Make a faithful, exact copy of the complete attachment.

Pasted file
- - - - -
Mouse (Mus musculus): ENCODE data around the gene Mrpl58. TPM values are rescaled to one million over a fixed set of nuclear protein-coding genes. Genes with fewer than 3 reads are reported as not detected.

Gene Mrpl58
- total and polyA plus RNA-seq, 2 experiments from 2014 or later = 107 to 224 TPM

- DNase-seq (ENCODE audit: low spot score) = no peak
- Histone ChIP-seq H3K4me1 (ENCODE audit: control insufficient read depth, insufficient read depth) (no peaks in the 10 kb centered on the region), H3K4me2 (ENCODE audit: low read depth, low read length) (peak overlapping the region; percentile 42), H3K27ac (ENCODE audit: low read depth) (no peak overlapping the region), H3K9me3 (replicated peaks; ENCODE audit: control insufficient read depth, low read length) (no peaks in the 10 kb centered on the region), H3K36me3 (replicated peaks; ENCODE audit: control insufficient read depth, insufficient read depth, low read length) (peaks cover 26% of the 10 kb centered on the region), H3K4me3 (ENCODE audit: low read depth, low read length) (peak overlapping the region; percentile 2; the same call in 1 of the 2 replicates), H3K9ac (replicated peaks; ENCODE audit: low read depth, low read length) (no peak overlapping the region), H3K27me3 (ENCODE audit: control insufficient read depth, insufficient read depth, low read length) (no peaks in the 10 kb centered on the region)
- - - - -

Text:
Mouse (Mus musculus): ENCODE data around the gene Mrpl58. TPM values are rescaled to one million over a fixed set of nuclear protein-coding genes. Genes with fewer than 3 reads are reported as not detected.

Gene Mrpl58
- total and polyA plus RNA-seq, 2 experiments from 2014 or later = 107 to 224 TPM

- DNase-seq (ENCODE audit: low spot score) = no peak
- Histone ChIP-seq H3K4me1 (ENCODE audit: control insufficient read depth, insufficient read depth) (no peaks in the 10 kb centered on the region), H3K4me2 (ENCODE audit: low read depth, low read length) (peak overlapping the region; percentile 42), H3K27ac (ENCODE audit: low read depth) (no peak overlapping the region), H3K9me3 (replicated peaks; ENCODE audit: control insufficient read depth, low read length) (no peaks in the 10 kb centered on the region), H3K36me3 (replicated peaks; ENCODE audit: control insufficient read depth, insufficient read depth, low read length) (peaks cover 26% of the 10 kb centered on the region), H3K4me3 (ENCODE audit: low read depth, low read length) (peak overlapping the region; percentile 2; the same call in 1 of the 2 replicates), H3K9ac (replicated peaks; ENCODE audit: low read depth, low read length) (no peak overlapping the region), H3K27me3 (ENCODE audit: control insufficient read depth, insufficient read depth, low read length) (no peaks in the 10 kb centered on the region)